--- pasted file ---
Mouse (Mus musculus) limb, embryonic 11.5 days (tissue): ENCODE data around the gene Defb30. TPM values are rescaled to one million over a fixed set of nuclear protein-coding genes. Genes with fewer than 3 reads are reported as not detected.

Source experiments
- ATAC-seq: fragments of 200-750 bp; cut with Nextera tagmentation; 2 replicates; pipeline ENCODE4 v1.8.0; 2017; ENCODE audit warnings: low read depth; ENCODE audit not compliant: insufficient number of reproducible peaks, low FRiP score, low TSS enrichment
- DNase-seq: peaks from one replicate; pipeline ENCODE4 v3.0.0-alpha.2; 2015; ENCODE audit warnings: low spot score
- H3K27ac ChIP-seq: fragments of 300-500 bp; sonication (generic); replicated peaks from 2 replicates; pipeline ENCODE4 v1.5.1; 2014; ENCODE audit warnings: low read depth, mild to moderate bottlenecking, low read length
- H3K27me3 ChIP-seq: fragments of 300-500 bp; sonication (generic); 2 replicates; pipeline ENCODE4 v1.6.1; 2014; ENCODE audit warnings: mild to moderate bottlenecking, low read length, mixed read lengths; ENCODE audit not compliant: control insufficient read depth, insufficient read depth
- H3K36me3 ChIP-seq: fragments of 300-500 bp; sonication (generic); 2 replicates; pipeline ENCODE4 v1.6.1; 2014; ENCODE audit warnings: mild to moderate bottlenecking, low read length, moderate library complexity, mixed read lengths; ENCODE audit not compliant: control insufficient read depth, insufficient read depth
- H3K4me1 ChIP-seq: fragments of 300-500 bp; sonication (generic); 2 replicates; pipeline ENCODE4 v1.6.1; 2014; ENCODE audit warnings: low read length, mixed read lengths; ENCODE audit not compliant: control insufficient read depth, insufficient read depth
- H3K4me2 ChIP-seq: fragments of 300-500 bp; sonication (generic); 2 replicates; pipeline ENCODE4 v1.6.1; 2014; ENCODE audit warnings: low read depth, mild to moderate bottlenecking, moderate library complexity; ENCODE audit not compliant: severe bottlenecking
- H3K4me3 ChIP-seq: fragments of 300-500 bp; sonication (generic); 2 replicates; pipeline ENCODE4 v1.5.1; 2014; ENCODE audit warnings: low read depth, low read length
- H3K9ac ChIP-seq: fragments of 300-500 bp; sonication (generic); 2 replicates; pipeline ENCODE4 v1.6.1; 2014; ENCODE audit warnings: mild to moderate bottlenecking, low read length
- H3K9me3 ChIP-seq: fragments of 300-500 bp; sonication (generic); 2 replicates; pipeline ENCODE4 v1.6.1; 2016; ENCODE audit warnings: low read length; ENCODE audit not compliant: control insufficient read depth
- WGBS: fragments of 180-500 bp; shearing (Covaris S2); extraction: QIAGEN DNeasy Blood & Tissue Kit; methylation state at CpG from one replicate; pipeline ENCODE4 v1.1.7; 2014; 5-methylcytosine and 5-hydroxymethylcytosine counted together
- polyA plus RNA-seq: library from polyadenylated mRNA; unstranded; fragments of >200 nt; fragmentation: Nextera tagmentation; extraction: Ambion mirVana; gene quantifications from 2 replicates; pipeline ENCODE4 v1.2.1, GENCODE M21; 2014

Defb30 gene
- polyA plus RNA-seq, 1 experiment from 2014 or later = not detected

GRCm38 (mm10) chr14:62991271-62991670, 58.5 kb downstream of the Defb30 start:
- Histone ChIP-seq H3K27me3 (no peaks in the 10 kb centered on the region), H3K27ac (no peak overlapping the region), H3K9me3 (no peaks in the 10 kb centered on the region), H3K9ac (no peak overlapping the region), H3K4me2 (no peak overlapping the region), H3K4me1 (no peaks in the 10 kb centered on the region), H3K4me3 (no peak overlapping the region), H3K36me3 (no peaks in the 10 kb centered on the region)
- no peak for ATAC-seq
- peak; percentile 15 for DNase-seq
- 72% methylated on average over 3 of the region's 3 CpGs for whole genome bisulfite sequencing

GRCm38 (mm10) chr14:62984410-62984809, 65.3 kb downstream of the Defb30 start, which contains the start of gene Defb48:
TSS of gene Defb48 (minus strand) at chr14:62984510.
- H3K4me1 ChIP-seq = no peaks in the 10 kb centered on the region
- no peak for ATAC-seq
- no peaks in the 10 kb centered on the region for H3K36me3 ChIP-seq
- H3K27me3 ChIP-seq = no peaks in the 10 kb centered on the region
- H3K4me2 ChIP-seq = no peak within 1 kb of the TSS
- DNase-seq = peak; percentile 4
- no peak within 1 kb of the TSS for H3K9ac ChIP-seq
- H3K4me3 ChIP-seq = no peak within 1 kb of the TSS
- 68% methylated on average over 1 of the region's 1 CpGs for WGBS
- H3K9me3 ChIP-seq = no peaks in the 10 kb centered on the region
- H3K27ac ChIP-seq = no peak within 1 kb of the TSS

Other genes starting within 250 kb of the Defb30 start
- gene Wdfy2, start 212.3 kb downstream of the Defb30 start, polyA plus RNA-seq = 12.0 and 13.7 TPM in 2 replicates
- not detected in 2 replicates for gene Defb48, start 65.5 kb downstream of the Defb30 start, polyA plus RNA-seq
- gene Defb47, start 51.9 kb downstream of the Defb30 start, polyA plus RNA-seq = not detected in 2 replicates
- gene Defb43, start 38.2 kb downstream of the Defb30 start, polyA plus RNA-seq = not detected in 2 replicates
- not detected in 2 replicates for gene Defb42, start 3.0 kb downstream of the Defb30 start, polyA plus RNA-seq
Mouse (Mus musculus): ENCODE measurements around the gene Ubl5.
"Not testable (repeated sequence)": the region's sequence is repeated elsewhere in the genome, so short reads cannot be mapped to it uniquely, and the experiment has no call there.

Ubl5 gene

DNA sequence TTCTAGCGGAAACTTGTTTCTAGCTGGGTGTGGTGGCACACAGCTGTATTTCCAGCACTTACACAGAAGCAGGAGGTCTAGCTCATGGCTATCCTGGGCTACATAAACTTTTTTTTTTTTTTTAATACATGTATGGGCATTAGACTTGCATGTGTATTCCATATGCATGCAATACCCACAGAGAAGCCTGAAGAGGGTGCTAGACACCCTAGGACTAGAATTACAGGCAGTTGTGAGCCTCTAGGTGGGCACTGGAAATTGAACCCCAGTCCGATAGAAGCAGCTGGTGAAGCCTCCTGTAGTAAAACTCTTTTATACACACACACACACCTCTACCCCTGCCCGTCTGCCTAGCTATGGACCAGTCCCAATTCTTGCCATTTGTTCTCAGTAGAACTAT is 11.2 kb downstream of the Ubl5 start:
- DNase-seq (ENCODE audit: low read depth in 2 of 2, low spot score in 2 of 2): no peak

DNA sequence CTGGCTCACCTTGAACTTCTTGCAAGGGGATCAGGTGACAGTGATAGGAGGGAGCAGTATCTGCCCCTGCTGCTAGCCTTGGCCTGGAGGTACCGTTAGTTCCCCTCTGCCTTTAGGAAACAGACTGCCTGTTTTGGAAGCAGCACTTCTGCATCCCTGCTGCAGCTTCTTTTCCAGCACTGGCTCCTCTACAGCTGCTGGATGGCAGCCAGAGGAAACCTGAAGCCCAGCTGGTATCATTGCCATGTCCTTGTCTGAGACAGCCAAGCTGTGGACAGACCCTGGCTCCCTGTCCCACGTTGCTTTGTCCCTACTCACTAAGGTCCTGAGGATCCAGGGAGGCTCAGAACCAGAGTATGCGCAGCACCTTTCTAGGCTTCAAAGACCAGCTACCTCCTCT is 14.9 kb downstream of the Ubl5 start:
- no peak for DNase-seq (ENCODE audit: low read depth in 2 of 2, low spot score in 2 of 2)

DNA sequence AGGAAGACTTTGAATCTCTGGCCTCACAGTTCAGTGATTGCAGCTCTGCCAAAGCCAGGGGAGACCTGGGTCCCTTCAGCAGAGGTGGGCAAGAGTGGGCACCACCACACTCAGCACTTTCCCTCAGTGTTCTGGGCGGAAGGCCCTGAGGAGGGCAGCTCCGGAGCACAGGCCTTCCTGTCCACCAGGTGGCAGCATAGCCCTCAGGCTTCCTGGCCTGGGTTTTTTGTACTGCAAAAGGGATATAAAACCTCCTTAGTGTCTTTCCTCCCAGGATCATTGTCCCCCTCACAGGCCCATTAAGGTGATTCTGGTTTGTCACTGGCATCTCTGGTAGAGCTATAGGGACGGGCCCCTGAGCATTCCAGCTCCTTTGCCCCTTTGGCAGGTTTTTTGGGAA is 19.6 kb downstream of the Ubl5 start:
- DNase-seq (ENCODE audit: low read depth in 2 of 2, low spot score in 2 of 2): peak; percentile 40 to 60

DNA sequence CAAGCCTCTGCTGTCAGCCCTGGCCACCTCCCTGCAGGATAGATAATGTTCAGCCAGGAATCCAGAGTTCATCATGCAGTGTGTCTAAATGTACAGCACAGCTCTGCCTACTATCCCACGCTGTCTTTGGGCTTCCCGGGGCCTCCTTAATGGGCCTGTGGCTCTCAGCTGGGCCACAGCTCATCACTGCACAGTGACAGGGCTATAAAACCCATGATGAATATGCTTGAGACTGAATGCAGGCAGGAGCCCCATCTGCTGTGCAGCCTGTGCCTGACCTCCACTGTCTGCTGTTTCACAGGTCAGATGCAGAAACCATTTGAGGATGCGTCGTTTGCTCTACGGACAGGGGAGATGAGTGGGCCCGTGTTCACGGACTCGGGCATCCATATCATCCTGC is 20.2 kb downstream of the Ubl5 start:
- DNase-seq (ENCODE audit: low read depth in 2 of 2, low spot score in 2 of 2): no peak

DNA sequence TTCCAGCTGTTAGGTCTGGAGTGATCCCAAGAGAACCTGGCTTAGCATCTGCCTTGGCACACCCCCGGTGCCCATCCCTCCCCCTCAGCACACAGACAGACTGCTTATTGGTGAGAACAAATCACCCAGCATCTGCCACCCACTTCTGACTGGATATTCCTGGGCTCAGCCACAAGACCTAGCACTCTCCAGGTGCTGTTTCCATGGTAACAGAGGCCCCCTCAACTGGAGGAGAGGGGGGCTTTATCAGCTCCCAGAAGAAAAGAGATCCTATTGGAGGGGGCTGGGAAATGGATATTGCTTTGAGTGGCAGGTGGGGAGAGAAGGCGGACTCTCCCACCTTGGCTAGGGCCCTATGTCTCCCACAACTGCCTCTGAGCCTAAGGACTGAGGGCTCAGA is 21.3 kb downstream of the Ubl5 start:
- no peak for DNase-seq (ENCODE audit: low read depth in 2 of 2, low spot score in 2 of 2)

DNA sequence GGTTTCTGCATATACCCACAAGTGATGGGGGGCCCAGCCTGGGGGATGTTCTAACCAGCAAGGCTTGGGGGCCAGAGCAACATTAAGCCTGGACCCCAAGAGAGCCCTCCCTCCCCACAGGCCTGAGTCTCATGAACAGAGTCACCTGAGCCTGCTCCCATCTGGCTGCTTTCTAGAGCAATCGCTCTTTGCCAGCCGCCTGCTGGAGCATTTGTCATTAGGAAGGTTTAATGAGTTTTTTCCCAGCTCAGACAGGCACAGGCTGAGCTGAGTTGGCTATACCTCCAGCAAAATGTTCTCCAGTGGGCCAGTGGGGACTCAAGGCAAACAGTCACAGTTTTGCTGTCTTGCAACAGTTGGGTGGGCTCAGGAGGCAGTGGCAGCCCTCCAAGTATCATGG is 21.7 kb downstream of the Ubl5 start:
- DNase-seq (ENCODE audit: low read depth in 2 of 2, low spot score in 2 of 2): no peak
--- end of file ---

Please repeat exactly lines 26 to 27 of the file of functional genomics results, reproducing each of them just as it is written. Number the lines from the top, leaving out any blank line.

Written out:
- no peaks in the 10 kb centered on the region for H3K36me3 ChIP-seq
- H3K27me3 ChIP-seq = no peaks in the 10 kb centered on the region